Newsletter Jan – Apr 2007

Excerpts from an oral history documentation project in Maharashtra

- Urmila Pawar and Meenakshi Moon

The men in the movement began writing, and a new literature of ‘Untouchables’, of the downtrodden, was born. But the women, who took active part in the struggle in large numbers, did not come as freely to the pen. As a result, although the history of the struggles of India’s ‘Untouchable’ castes came more and more into focus, their women were only acknowledged as footnotes, with little appreciation of the unique context of their social awakening as women.

Well-known Dalit activists, writers and poets from Maharashtra, Urmila Pawar and Meenakshi Moon, talked to many women activists of Dr. Ambedkar’s time about their experiences in the struggles, the hardships they faced, the ordeals of maintaining the fragile roles of wife and mother, the effect of the movement on their lives and their perceptions of the problems of women. Here is some of what they heard.

Shantabai Sarode of Nagpur. Reputed to have been a wrestler, a murderer and a gaolbird.

“What’s to tell about my education? In those days high caste daughters used to sit inside the school room, and us low caste girls outside in the dirt to hear whatever we could catch of the teaching. So we’d get bored and wander off into the woods.

My father ran a gymnasium. In the afternoons we used to put the babies to bed and go and exercise. I was nine or ten then. I enjoyed the martial training in the gym and I was a good learner; I became good enough to wrestle with men.

When, tired of all the grief and humiliation of being a Hindu, Dr. Baba saheb Ambedkar adopted Buddhism in 1956 we were taken into the faith, too, with millions of his people. But the high caste folk in villages ostracised us, took our jobs away, harassed us over water. Like in Khankhed (a village in central India), our people were not to touch the well. The high castes would draw water for them once in a while, and they had to wait for hours for it. When we went there, as soon as I touched the draw rope of the well, they started - ‘Who are you?’ ‘I’m a low caste woman’ - I said. ‘What did you come here for?’ ‘As midwife for the landlord’s daughter, what do you think?’ - I said. When they heard that I had made the well unclean, a score of them came with weapons. I warned them - ‘Look, you touch me and I’ll kill at least a few of you.’ Finally more of our workers came, we held a big meeting, the police came, a lot of paper was shuffled, and the well was made over to us. They wrote my name on the tall stone there.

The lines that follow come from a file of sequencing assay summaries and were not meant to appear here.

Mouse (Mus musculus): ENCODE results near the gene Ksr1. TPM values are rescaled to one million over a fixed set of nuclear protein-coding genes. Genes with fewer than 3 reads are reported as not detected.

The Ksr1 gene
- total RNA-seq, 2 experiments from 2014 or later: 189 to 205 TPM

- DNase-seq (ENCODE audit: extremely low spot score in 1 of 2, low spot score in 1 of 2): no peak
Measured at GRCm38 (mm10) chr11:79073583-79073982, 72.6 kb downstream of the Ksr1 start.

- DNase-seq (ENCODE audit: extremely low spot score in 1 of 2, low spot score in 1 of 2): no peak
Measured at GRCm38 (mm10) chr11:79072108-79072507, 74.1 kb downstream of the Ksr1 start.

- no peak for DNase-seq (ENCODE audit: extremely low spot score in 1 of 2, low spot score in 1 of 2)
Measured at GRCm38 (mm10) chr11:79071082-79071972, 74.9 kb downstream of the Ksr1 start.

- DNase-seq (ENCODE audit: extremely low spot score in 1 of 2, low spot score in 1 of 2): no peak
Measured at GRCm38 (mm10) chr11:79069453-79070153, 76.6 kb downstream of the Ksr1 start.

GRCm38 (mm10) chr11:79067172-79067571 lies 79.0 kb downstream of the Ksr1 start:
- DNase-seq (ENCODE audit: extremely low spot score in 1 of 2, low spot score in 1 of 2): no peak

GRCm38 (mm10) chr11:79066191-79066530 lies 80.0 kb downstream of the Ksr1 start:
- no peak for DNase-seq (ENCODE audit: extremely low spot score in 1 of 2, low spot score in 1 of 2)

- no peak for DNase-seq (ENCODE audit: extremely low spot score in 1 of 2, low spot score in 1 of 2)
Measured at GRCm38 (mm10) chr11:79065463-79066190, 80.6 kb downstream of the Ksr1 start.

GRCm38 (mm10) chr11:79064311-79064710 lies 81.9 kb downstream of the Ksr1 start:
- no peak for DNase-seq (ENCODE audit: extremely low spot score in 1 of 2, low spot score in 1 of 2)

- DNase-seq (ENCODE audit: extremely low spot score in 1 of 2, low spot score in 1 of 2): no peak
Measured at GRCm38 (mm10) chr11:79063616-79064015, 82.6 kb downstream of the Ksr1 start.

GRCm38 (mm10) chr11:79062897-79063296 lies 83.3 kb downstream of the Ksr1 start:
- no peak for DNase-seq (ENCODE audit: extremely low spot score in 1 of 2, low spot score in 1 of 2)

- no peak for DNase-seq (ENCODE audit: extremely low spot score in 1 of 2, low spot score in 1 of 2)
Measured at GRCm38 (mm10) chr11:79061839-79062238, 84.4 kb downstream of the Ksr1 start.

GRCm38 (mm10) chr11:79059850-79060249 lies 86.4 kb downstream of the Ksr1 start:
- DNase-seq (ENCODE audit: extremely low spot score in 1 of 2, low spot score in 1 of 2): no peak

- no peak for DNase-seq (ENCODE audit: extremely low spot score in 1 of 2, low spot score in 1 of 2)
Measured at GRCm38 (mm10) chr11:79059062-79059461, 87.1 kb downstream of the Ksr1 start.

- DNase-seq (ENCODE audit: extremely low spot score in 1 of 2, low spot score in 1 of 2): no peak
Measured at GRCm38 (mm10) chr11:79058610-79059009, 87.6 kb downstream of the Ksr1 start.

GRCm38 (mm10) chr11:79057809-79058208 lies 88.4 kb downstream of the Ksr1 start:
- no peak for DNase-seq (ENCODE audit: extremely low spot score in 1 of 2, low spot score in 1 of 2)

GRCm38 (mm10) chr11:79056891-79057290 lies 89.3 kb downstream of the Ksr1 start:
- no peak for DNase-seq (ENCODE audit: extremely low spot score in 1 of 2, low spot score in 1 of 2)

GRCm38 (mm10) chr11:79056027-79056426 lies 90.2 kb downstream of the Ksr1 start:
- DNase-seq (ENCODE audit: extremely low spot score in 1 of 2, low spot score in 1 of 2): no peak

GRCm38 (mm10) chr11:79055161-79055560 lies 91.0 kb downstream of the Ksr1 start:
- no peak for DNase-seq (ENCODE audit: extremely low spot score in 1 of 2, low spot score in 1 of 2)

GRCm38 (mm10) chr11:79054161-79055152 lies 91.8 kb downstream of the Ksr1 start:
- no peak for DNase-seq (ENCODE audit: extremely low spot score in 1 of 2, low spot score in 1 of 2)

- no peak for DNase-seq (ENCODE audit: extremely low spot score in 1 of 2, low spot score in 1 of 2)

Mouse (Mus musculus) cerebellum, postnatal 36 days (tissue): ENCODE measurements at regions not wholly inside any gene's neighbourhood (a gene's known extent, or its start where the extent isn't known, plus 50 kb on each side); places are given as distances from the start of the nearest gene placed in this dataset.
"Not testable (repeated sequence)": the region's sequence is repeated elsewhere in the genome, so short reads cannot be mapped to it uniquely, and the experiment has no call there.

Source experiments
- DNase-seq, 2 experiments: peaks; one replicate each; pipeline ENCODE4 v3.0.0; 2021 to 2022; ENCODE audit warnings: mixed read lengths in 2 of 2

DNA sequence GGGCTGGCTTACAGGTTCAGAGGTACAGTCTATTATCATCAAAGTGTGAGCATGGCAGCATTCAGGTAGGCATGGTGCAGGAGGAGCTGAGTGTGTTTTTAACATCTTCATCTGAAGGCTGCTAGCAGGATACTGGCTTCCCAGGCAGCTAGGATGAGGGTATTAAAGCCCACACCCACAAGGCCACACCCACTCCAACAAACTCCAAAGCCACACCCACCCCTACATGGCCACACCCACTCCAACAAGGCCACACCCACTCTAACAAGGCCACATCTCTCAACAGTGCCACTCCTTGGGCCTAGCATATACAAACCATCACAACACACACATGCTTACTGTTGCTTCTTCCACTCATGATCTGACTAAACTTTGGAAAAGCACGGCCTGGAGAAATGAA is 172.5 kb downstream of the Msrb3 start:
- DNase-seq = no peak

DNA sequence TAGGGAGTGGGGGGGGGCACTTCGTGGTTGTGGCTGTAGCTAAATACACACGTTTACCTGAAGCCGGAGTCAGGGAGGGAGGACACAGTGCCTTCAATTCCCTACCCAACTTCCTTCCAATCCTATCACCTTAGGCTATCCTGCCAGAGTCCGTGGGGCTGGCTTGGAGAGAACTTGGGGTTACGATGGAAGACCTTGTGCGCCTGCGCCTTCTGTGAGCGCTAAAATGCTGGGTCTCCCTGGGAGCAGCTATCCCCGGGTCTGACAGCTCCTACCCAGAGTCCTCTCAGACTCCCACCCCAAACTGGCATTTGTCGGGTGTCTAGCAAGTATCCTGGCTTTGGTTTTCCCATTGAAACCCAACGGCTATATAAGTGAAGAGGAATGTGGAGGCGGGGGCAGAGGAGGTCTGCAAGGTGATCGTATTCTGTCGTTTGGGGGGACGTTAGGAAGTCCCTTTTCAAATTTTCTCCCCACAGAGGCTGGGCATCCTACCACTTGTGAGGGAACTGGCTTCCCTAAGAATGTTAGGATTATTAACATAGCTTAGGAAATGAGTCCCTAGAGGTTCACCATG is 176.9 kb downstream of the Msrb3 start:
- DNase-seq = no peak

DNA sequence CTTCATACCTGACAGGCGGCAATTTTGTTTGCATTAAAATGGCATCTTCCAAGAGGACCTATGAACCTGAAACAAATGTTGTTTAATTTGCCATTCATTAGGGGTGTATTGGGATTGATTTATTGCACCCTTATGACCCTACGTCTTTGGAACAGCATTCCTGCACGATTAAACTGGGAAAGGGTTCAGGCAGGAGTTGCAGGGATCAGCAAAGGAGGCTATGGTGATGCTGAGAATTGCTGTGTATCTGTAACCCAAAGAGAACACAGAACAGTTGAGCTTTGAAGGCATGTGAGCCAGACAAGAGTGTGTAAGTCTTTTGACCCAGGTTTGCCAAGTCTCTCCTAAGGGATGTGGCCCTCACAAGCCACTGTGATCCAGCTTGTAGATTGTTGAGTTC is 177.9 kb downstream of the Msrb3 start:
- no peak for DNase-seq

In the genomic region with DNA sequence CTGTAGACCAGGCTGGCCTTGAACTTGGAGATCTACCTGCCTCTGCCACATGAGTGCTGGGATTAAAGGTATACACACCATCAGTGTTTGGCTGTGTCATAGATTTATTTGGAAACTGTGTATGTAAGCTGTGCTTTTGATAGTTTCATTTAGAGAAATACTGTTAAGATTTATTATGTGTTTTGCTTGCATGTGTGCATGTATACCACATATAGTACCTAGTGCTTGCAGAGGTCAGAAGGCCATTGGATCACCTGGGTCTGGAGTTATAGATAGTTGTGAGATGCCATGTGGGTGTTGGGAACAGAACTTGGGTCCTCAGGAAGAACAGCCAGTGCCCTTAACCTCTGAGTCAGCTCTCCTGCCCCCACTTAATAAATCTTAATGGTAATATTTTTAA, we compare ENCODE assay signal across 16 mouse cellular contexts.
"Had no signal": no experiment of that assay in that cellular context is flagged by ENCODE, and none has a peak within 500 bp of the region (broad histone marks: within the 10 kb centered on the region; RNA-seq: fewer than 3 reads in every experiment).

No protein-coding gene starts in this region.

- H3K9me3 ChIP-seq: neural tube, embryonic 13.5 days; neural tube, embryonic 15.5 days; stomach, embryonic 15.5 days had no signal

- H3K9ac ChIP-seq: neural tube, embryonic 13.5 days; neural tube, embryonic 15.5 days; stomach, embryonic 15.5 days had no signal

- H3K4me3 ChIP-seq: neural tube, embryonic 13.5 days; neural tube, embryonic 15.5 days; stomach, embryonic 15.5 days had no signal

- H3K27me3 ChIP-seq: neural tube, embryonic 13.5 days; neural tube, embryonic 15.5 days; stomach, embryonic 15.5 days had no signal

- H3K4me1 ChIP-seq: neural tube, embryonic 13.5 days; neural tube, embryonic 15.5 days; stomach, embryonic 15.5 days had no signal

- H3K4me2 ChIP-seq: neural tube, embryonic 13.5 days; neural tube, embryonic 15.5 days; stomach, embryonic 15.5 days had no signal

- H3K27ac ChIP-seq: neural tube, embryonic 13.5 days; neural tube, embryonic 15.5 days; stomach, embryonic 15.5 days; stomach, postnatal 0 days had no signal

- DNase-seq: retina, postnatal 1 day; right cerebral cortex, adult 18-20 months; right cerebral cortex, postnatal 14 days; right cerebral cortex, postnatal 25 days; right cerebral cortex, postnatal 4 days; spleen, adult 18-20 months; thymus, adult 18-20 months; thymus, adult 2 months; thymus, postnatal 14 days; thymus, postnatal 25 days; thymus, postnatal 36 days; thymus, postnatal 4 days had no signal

In August 1987 in Jalgao district the Shiv Sena collected a couple of hundred people and attacked our folk. They chopped off a man’s arms and legs and threw him in the fire and burnt him alive. Some threescore Buddhist houses were razed. Did king Shivaji teach such doings? These pimps, they are shameless. In September 1987, the big city newspapers printed the story of how, in Belgao, the Hindus made five of our folk eat shit for stealing fodder; and a crowd of three-four hundred gathered to watch this inhumanity. I sometimes wonder if we live in independent India or under the English still. It is forty years now (since independence), but the oppression hasn’t stopped, and my gorge rises to think of it. We demonstrated on the streets in Nagpur in August about these things, and took a deputation of seven-eight people to the government to ask for investigation and justice. I will fight for my people to the day I die.”

Geetabai Pawar of Pune. She was in her seventies when interviewed - bent, asthmatic and toothless; but she spoke with measured, faultless enunciation. She stayed in the school building of a well-known institution for women.

“I passed my school finals in 1932 and went to Solapur for two years of training as a nurse. Then my father fell ill, so I came back to Pune. A friend’s husband found me a teacher’s job as well as a place to stay here. This is where I completed my four-year training course as a teacher.”

In 1932 I started a women’s circle with a couple of friends. In the Untouchable ghettoes in and around Pune, we started talking about Dr. Ambedkar’s ideas; simple ones - ‘Let’s educate our children, let’s keep our homes clean’. Eventually we had women’s circles in almost every locality, with support from the activist men. I loved meetings and speeches. Once the reformer Vitthal Ramji Shinde had come to preside over an annual school gathering of ours. Some of the boys made speeches. Shinde wanted the girls to speak too, but no one would dare. Finally he offered a prize of one rupee for any girl who would give a speech. A Parsi (Zoroastrian) woman, Alubai Driver, sitting by me said - ‘Go up there and speak. Make us women proud.’ I shot up onto the stage and spoke and spoke, something to do with the grace of the home I think, but I’m not sure I knew what I was saying. There was a lot of applause, though, and Shinde praised me and gave me the rupee. He used to organise community games and dinners, and I started going to those along with his family. Everyone ate the food I brought even though I was an Untouchable. Things like these and Dr. Ambedkar’s speeches influenced me enormously.